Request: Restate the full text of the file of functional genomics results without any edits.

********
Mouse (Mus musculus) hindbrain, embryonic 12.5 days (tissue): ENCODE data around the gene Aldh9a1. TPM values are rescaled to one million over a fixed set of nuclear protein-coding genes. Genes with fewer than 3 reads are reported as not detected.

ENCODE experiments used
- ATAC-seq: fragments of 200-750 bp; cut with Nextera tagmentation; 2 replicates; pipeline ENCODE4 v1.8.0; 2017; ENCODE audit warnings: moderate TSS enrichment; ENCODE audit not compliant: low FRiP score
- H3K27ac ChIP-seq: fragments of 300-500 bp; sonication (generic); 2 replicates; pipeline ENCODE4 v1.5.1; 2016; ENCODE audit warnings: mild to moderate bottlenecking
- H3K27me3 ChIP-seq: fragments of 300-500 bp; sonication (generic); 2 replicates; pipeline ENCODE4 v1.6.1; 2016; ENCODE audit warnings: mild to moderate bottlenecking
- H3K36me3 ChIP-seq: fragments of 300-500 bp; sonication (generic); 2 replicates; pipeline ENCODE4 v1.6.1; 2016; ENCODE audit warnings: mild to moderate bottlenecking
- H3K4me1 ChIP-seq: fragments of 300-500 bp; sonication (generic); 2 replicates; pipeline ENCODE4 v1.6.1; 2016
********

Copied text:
Mouse (Mus musculus) hindbrain, embryonic 12.5 days (tissue): ENCODE data around the gene Aldh9a1. TPM values are rescaled to one million over a fixed set of nuclear protein-coding genes. Genes with fewer than 3 reads are reported as not detected.

ENCODE experiments used
- ATAC-seq: fragments of 200-750 bp; cut with Nextera tagmentation; 2 replicates; pipeline ENCODE4 v1.8.0; 2017; ENCODE audit warnings: moderate TSS enrichment; ENCODE audit not compliant: low FRiP score
- H3K27ac ChIP-seq: fragments of 300-500 bp; sonication (generic); 2 replicates; pipeline ENCODE4 v1.5.1; 2016; ENCODE audit warnings: mild to moderate bottlenecking
- H3K27me3 ChIP-seq: fragments of 300-500 bp; sonication (generic); 2 replicates; pipeline ENCODE4 v1.6.1; 2016; ENCODE audit warnings: mild to moderate bottlenecking
- H3K36me3 ChIP-seq: fragments of 300-500 bp; sonication (generic); 2 replicates; pipeline ENCODE4 v1.6.1; 2016; ENCODE audit warnings: mild to moderate bottlenecking
- H3K4me1 ChIP-seq: fragments of 300-500 bp; sonication (generic); 2 replicates; pipeline ENCODE4 v1.6.1; 2016